Calgary’s high-end consignment scene is booming. The past two years have seen a rise in the number of new consignment businesses opening, from curated pop-ups to online boutiques, as well as banner years for decades-old brick-and-mortar stores.
While Calgary consignment is attracting more shoppers in search of a good deal, it’s also attracting more sellers, or “consignors” keen to make money. Depending on the business, consignors can receive 40 to 60 per cent of the sale price of their item, and when that item is designer, the payout can be generous.
Although designer items aren’t cheap, a pristine-condition consigned luxury bag is still cheaper than buying new. “The price of a 10-year-old Prada bag is decided by the condition it is in, things like what shape the lining is in and if the zippers are working. Regardless, though, buying a designer bag is cheaper than buying it new,” says Hadden, adding that consignment is for those who want to buy beautiful things, but in a savvy way.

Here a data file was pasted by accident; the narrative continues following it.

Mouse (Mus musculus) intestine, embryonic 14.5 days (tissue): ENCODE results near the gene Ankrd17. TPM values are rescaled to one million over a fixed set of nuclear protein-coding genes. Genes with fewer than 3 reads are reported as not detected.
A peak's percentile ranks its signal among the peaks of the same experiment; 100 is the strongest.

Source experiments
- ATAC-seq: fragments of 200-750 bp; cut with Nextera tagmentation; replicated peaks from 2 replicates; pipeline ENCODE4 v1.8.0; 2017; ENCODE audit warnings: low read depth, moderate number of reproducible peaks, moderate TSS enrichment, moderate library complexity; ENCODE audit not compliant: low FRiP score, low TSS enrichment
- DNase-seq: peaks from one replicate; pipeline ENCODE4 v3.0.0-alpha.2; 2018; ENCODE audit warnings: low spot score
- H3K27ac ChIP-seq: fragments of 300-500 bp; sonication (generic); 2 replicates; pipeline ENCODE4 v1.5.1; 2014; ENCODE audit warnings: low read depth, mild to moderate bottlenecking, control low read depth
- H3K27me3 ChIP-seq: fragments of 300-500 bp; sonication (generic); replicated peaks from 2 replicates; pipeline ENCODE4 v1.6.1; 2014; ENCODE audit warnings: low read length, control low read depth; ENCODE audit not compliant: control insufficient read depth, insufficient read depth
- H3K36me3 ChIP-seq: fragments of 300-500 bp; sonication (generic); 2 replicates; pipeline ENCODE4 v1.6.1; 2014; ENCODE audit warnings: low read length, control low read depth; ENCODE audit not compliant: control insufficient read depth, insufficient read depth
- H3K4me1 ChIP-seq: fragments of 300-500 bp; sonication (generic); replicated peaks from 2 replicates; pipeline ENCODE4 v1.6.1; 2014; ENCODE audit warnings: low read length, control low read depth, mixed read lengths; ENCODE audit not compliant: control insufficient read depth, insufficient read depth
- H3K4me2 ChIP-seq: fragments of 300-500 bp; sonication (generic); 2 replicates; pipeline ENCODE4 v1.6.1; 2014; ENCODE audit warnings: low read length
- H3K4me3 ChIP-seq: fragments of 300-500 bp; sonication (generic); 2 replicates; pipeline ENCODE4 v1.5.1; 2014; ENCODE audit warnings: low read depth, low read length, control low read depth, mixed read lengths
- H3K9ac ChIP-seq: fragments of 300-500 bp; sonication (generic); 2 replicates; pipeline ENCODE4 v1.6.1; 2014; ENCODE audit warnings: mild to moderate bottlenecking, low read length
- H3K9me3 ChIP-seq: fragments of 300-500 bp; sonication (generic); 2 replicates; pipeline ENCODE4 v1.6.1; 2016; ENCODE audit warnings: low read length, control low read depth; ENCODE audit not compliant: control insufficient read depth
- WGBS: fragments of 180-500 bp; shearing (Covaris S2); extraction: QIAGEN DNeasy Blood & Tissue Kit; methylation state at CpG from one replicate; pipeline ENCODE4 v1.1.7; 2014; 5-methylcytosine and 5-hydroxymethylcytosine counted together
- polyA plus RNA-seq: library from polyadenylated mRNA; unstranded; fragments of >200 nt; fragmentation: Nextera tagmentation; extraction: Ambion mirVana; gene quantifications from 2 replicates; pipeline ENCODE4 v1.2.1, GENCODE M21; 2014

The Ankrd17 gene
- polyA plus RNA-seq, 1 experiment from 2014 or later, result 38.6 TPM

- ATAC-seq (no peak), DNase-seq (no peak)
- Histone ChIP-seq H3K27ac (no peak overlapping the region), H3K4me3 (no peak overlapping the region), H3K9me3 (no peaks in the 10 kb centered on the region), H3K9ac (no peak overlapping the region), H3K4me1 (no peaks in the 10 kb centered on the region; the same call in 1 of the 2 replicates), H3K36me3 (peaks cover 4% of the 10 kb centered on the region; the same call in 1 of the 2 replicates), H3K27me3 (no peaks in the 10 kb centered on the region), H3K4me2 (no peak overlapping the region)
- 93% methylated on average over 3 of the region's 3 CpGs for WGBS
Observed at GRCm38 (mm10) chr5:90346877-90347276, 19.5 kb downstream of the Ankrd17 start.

Consignment shopping can also be a stand against the environmental ills of the fast-fashion industry. A healthy resale market encourages consumers to purchase higher-quality items and take better care of those pieces, as “perfect used condition” will fetch a higher price. This increases the life of each garment, subsequently decreasing the demand for items that are cheaply made and designed to be disposed of after a season of wear.
An exert from Avenue Magazine’s “The Pros of Consignment” by Meredith Bailey